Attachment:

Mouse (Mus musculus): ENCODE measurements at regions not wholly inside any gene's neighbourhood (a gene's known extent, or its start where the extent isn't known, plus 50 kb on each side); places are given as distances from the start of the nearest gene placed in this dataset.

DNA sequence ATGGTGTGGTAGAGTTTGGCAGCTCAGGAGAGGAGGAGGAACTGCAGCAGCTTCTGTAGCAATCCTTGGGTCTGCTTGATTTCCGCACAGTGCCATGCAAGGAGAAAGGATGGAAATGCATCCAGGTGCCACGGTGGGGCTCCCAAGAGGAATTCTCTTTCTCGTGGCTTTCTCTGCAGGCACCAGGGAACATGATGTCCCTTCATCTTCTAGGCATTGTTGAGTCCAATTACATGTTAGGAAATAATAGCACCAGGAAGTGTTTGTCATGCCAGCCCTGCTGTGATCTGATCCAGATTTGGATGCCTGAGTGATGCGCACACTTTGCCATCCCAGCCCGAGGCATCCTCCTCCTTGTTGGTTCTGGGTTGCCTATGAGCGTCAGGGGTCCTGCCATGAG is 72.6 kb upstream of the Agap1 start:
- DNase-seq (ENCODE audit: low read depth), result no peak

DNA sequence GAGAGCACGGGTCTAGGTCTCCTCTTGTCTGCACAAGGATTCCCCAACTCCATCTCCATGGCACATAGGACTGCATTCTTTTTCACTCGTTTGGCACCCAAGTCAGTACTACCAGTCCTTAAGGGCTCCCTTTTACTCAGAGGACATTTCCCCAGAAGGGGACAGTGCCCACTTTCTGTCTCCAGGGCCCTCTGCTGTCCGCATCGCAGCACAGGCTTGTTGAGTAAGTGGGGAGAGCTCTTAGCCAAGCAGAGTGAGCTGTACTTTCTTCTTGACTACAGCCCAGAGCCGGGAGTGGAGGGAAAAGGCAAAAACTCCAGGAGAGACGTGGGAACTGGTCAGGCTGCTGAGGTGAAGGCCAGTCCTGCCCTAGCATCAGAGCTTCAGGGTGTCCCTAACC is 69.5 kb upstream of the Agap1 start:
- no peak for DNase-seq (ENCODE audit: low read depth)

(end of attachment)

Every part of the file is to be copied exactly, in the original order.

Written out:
Mouse (Mus musculus): ENCODE measurements at regions not wholly inside any gene's neighbourhood (a gene's known extent, or its start where the extent isn't known, plus 50 kb on each side); places are given as distances from the start of the nearest gene placed in this dataset.

DNA sequence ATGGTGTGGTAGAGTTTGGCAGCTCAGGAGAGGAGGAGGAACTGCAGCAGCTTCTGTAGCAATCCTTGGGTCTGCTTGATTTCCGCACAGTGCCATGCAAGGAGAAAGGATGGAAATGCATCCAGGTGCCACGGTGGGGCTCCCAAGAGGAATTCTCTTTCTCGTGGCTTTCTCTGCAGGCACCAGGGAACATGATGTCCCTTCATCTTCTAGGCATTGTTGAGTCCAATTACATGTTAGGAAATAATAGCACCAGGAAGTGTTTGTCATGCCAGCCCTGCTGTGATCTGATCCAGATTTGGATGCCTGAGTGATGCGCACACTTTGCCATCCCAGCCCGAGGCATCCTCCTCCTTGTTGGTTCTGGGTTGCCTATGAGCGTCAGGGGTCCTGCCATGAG is 72.6 kb upstream of the Agap1 start:
- DNase-seq (ENCODE audit: low read depth), result no peak

DNA sequence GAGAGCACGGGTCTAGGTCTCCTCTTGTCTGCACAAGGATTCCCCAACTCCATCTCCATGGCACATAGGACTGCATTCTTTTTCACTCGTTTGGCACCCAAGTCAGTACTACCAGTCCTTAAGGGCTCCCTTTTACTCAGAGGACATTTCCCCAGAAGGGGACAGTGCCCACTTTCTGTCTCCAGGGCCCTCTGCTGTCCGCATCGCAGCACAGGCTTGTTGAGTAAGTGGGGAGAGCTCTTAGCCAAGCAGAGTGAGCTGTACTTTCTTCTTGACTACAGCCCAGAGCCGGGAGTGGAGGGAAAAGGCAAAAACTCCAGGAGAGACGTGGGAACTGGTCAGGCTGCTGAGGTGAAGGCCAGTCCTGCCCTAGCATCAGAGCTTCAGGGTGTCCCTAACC is 69.5 kb upstream of the Agap1 start:
- no peak for DNase-seq (ENCODE audit: low read depth)